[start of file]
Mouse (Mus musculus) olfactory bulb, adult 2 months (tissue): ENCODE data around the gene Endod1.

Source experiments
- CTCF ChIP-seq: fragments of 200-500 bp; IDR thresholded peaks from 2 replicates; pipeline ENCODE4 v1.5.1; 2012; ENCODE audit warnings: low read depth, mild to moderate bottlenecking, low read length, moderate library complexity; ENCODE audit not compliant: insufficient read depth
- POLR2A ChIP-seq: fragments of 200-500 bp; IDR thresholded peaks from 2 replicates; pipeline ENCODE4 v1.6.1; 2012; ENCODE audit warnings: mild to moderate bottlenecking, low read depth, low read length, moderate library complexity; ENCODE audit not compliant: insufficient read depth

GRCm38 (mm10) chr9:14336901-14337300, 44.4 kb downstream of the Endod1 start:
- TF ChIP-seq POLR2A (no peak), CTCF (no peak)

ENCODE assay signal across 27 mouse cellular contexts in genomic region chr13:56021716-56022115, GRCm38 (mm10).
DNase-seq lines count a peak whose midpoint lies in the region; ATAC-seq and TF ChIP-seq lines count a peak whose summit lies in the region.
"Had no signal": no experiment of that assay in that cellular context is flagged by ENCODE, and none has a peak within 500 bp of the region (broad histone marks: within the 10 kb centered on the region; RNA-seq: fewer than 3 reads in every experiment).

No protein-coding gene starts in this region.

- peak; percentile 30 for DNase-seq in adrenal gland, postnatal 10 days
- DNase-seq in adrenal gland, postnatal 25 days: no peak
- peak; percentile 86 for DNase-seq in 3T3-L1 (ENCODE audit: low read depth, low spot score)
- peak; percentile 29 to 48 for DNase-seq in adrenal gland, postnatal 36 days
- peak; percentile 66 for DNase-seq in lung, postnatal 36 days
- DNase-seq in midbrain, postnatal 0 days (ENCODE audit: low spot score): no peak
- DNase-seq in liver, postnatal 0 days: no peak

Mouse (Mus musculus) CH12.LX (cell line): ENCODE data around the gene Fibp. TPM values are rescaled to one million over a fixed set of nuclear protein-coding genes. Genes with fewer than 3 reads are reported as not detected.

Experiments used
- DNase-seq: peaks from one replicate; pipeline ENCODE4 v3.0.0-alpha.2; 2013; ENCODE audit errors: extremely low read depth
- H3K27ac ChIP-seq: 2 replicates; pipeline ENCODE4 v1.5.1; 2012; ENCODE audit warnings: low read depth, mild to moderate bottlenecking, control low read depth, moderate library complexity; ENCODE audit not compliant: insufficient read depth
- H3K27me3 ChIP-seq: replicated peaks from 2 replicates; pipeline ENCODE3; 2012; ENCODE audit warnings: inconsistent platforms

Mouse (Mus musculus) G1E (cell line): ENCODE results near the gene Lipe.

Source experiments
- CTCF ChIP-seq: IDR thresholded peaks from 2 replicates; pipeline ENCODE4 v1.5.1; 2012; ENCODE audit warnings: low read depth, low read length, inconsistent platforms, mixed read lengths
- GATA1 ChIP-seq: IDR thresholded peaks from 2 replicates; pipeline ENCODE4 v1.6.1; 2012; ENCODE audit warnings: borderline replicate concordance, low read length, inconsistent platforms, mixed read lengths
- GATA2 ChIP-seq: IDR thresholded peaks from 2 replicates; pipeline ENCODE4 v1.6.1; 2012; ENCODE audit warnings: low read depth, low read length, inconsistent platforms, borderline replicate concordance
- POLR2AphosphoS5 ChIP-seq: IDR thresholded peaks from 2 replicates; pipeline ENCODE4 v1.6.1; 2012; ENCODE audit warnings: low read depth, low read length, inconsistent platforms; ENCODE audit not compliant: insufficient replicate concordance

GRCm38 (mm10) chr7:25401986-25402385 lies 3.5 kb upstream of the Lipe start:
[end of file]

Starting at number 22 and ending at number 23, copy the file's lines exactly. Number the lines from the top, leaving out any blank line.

- H3K27me3 ChIP-seq: replicated peaks from 2 replicates; pipeline ENCODE3; 2012; ENCODE audit warnings: inconsistent platforms

Mouse (Mus musculus) G1E (cell line): ENCODE results near the gene Lipe.